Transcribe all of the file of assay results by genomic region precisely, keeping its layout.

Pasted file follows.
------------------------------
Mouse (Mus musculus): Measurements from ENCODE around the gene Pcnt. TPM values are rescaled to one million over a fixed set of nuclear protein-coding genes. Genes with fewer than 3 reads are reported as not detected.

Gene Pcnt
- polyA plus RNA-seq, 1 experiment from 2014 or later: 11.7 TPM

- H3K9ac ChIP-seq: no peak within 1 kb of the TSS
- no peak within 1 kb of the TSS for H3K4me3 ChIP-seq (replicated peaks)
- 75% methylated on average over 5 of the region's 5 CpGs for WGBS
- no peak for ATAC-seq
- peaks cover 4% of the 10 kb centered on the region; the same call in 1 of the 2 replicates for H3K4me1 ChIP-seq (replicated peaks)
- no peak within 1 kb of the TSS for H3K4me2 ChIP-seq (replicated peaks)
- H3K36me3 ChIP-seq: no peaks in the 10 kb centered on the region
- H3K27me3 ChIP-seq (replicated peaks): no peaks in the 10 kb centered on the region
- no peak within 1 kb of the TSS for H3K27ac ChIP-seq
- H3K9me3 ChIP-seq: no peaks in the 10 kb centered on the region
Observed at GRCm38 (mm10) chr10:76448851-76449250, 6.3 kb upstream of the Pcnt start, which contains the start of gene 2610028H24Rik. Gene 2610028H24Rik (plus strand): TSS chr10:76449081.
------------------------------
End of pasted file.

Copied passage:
Mouse (Mus musculus): Measurements from ENCODE around the gene Pcnt. TPM values are rescaled to one million over a fixed set of nuclear protein-coding genes. Genes with fewer than 3 reads are reported as not detected.

Gene Pcnt
- polyA plus RNA-seq, 1 experiment from 2014 or later: 11.7 TPM

- H3K9ac ChIP-seq: no peak within 1 kb of the TSS
- no peak within 1 kb of the TSS for H3K4me3 ChIP-seq (replicated peaks)
- 75% methylated on average over 5 of the region's 5 CpGs for WGBS
- no peak for ATAC-seq
- peaks cover 4% of the 10 kb centered on the region; the same call in 1 of the 2 replicates for H3K4me1 ChIP-seq (replicated peaks)
- no peak within 1 kb of the TSS for H3K4me2 ChIP-seq (replicated peaks)
- H3K36me3 ChIP-seq: no peaks in the 10 kb centered on the region
- H3K27me3 ChIP-seq (replicated peaks): no peaks in the 10 kb centered on the region
- no peak within 1 kb of the TSS for H3K27ac ChIP-seq
- H3K9me3 ChIP-seq: no peaks in the 10 kb centered on the region
Observed at GRCm38 (mm10) chr10:76448851-76449250, 6.3 kb upstream of the Pcnt start, which contains the start of gene 2610028H24Rik. Gene 2610028H24Rik (plus strand): TSS chr10:76449081.